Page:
TC: Hicky was unbelievable. What a privilege to stand and watch from the other end. I think it was [former Glamorgan and England seamer] Steve Watkin who said that it seemed like Hicky never played and missed. We played on some pretty ropey pitches at New Road, but Graeme played so straight and hit the ball so cleanly that he could get on top of bowlers when others struggled. My job was to nudge singles, give him the strike and keep him company. We held the second-wicket record for a while of 287. Of those, Hicky scored 219!
PN: Hick was the key player – the talisman that gave others confidence. The 1988 campaign was a triumph: Championship winners by one point over Kent in a thrilling finale; the Sunday League title retained after another final-match victory; runners-up in two other one-day competitions and quarter-finalists in another. Curtis, Newport and Dilley all played for England, while Hick topped the national batting averages with 2,713 runs at 77.51, including 10 centuries.
PP: Graeme deservedly got a lot of the headlines but there was so much batting depth in that side, as well as the ability to take 20 wickets in a game. That is irrespective of who played and Test calls. The strength of that group of players was the bowling depth. Botham, Dilley, Radford and Newport were all in contention for England places, but we had plenty of back up with myself, [Ricky] Elcock, Lampitt and [Steve] McEwan all pushing for places.
TC: After winning the Sunday League in 1987, suddenly there was no fear. Once you take the fear factor out, you become a lot better as individual players and as a team.
High-profile signings and the winning of trophies were also bringing welcome benefits to the club off the field.
MV: One of the biggest effects was a huge increase in membership. Before the start of the 1987 season the membership rocketed by almost 3,000, to the extent that, with the limited facilities then available at the ground, we put a limit on membership of 7,000. What a buzz that created within the club! Home gate-receipts almost doubled and it certainly made for an exciting atmosphere. Another effect was that I stopped advertising Sunday League matches. In addition to adverts in the local press, we regularly took space in the Wolverhampton, Shropshire, Birmingham and mid-Wales papers. The crowd-drawing power of the team and its success meant that we had to close the gates or suggest to late arrivals that they could come in but without guarantee of finding a seat. The team’s success also drew more local companies to get involved in local sponsorship and hospitality opportunities.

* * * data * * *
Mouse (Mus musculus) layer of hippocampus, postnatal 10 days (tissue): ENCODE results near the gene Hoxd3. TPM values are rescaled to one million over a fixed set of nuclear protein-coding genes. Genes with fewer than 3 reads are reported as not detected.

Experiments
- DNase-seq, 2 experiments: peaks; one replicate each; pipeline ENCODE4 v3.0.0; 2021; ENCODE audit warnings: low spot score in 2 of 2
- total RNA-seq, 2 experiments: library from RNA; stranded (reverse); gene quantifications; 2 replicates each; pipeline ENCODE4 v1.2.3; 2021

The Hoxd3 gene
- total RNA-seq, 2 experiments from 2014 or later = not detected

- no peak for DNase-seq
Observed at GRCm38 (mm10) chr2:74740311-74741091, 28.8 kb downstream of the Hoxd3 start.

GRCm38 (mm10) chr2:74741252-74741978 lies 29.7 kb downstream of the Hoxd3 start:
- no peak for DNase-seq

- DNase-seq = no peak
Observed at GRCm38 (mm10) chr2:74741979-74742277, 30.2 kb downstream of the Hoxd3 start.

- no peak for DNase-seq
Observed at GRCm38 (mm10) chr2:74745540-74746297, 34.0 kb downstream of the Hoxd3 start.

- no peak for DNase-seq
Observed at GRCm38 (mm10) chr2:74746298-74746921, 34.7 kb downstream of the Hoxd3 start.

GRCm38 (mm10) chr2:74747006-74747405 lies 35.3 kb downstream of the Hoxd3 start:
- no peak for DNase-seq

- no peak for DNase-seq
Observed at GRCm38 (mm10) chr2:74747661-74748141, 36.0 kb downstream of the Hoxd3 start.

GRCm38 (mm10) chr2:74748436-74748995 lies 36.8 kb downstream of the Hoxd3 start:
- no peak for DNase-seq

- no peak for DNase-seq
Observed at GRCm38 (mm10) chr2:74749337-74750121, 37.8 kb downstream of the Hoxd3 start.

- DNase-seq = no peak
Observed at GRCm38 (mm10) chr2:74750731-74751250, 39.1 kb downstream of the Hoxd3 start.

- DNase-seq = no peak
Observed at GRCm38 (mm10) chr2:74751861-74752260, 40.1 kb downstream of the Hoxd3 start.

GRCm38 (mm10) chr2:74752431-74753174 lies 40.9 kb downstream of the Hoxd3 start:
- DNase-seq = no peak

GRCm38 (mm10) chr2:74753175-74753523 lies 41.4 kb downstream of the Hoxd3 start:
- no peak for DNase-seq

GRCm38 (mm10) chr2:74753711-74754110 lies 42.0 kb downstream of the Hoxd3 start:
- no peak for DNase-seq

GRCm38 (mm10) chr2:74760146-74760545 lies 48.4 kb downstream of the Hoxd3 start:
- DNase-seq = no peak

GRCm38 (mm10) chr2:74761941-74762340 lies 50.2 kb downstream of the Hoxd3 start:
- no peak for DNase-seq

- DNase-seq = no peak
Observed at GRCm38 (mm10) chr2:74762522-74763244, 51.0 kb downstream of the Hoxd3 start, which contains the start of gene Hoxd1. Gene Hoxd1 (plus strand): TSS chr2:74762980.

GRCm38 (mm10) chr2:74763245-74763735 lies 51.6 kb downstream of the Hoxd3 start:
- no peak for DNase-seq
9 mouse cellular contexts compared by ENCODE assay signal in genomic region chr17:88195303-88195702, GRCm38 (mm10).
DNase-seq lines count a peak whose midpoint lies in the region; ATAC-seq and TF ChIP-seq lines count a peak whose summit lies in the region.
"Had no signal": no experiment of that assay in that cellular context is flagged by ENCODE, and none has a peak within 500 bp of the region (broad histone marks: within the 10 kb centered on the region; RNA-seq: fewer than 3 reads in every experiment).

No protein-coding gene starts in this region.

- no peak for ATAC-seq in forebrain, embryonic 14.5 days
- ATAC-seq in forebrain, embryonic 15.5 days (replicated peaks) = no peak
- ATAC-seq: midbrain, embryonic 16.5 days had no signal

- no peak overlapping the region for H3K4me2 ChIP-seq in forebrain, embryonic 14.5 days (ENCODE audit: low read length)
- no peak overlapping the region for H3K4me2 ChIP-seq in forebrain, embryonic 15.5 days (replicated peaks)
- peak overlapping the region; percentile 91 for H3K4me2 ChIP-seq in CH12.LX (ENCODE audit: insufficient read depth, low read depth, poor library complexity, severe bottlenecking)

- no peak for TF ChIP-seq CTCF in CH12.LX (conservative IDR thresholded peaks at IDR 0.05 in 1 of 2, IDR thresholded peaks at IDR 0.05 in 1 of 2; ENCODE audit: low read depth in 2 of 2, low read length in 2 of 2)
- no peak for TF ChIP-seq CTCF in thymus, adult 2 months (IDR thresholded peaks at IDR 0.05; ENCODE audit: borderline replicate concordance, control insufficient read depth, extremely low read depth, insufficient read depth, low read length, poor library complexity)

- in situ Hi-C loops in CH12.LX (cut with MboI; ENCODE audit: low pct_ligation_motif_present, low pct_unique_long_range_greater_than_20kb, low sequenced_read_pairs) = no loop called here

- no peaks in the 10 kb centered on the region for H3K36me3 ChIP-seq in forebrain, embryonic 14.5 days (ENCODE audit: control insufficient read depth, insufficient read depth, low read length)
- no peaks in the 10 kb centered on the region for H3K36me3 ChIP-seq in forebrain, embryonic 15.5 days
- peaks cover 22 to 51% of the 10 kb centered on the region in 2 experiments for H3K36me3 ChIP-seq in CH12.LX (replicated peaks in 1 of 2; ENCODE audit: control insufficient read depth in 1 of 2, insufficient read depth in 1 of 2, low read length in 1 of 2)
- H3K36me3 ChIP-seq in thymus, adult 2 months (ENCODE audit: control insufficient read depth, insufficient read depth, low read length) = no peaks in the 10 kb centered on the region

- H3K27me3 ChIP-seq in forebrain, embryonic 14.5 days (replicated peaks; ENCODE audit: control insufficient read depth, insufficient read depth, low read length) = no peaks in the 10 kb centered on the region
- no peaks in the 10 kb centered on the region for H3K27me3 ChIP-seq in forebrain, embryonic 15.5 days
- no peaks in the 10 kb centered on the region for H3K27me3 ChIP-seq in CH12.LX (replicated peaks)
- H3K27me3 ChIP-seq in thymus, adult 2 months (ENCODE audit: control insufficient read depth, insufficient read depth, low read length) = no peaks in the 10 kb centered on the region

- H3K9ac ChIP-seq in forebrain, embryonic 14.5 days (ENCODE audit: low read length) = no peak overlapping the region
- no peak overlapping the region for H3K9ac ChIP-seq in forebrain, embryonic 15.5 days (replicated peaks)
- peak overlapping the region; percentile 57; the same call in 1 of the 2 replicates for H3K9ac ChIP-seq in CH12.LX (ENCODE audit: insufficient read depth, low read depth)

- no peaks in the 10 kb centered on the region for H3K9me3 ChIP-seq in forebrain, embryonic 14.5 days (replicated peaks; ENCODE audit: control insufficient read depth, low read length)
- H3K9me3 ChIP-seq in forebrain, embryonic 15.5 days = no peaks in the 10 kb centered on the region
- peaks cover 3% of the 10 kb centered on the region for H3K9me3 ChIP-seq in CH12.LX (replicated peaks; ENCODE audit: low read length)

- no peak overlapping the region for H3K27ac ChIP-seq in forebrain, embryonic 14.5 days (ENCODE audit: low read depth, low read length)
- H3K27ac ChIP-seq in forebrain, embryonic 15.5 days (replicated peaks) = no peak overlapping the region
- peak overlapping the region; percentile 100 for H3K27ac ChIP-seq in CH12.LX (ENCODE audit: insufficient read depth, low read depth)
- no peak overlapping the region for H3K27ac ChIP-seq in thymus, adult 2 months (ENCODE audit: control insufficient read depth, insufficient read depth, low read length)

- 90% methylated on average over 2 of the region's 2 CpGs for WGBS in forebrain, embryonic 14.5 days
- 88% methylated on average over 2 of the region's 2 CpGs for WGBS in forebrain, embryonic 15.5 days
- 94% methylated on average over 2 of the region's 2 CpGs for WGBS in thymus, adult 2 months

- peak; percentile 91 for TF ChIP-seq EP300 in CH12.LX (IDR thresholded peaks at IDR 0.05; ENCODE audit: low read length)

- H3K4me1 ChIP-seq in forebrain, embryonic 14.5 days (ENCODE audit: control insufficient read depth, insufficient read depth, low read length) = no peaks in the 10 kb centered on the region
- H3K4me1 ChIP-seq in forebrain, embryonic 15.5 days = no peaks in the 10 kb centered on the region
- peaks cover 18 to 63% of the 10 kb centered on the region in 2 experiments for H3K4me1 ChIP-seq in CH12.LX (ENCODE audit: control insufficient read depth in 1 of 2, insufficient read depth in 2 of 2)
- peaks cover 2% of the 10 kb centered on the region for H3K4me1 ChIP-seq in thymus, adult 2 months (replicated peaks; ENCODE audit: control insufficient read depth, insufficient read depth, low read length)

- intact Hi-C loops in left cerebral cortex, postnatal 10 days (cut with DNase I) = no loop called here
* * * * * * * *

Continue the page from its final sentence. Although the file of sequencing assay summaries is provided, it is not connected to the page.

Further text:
While the all-round strength of the squad was clear to see, the parts played by Phil Neale as captain and Basil D’Oliveira as coach were vital to the team’s continued success.
TC: Phil complemented the talents of the rest of the team very effectively. He did the thinking and worrying for the rest of us, keeping us grounded and focused. Basil was a figurehead. We all loved him. Possibly without realising it, we all desperately wanted to impress and win things for him.
PN: Phil was crucial as a calm captain who organised a bowling attack efficiently. We all knew our roles, who was likely to bowl and when, and it worked so smoothly you could almost set your clock on when you would be starting and ending spells. He rarely raised a voice or showed disappointment and managed to oversee an attack where most players would want choice of ends and be reluctant to bowl uphill or into the wind.
MV: Phil’s great strength was his immense self-discipline. He was always well prepared, had thought things through, practised assiduously and was disciplined in his fitness and general approach to life – other than on match days when he seemed to live on Mars bars and Galaxy chocolates! He would have fun, but when it mattered he was focused. Basil was a keen and ready student of technique. He watched avidly. However, his greatest contribution as a coach was in the mental approach: how to build an innings, bowl a spell and the psychology of the game. He was brilliant at this and could talk to both the youngest and most experienced players because he had ‘been there and done it’. He had an excellent relationship with Phil Neale and they worked well together. Steve Rhodes also offered support for the captain, reading the game well and ensuring the fielding was at a high standard by mirroring the example he set.
PN: Ian Botham and Basil were excellent for self-belief as they kept the game simple, believed that superior talent would ultimately triumph and focused on attacking cricket. Bowling was all about taking wickets and batting about winning sessions through reversing pressure on the opposition.
The County Championship title was retained in 1989, albeit after Essex were docked crucial points for a sub-standard pitch, and Worcestershire also turned over the touring Australians inside two days and finished runners-up in the Sunday League. Three years of continued success had reflected the side’s talent and team spirit and the honours didn’t end there, with the county winning the Benson & Hedges Cup in 1991.
PP: The biggest difference between the very talented 1974 Championship winning team and the side of the late eighties was the strength in depth of the later squad. Both sides had an abundance of match-winners who could turn a game on its head.
MV: These were wonderful and heady times for all connected with the county.
First published in October 2016